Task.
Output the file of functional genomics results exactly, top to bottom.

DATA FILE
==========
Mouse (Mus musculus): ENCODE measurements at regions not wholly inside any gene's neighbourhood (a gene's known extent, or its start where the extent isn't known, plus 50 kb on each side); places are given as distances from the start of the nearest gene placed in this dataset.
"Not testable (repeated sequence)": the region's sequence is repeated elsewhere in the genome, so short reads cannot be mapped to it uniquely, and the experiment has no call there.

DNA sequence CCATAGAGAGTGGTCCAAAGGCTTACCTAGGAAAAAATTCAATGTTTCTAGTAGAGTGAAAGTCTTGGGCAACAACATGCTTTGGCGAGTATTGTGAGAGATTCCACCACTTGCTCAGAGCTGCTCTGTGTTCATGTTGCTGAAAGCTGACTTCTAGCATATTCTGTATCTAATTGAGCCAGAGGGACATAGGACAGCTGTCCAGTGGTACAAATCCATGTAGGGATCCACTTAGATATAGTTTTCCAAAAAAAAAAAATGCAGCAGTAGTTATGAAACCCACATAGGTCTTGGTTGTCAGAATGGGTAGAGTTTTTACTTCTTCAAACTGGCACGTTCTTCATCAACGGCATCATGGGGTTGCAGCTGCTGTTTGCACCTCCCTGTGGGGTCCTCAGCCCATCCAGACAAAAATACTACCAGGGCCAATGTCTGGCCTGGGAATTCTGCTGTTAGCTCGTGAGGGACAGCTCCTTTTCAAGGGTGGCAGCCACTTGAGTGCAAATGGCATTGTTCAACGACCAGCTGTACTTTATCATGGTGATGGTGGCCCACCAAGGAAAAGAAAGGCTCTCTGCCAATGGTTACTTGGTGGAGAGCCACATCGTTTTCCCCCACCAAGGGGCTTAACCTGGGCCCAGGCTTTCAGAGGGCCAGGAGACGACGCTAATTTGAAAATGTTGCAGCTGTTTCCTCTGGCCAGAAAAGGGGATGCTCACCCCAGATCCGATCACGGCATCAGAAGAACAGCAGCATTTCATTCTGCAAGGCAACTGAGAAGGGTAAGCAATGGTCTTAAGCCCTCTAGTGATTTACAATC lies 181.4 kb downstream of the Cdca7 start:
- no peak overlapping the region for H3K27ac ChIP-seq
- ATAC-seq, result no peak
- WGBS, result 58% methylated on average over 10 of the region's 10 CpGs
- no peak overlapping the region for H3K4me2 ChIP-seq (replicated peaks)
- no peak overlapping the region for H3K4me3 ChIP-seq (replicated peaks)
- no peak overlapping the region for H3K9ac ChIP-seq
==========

Mouse (Mus musculus): ENCODE measurements at regions not wholly inside any gene's neighbourhood (a gene's known extent, or its start where the extent isn't known, plus 50 kb on each side); places are given as distances from the start of the nearest gene placed in this dataset.
"Not testable (repeated sequence)": the region's sequence is repeated elsewhere in the genome, so short reads cannot be mapped to it uniquely, and the experiment has no call there.

DNA sequence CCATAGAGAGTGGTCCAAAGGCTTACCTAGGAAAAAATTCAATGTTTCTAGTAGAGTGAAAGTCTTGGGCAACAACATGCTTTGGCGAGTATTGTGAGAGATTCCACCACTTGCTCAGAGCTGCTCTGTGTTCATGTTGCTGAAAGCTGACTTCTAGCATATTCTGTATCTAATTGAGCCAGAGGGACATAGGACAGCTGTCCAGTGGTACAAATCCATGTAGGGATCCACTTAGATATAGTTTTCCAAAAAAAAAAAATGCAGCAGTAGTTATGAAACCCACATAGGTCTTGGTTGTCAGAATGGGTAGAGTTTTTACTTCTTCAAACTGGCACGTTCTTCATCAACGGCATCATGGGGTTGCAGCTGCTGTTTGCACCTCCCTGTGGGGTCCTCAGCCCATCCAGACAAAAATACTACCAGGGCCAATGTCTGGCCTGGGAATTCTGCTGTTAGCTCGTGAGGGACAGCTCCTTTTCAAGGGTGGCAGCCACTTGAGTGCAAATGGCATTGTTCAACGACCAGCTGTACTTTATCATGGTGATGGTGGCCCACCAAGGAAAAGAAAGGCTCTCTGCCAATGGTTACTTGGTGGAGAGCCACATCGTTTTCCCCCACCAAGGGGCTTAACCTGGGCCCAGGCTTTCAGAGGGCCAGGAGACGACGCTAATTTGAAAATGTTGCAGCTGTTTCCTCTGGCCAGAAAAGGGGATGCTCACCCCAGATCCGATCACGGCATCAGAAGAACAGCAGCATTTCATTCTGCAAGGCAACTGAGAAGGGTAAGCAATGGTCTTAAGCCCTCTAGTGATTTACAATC lies 181.4 kb downstream of the Cdca7 start:
- no peak overlapping the region for H3K27ac ChIP-seq
- ATAC-seq, result no peak
- WGBS, result 58% methylated on average over 10 of the region's 10 CpGs
- no peak overlapping the region for H3K4me2 ChIP-seq (replicated peaks)
- no peak overlapping the region for H3K4me3 ChIP-seq (replicated peaks)
- no peak overlapping the region for H3K9ac ChIP-seq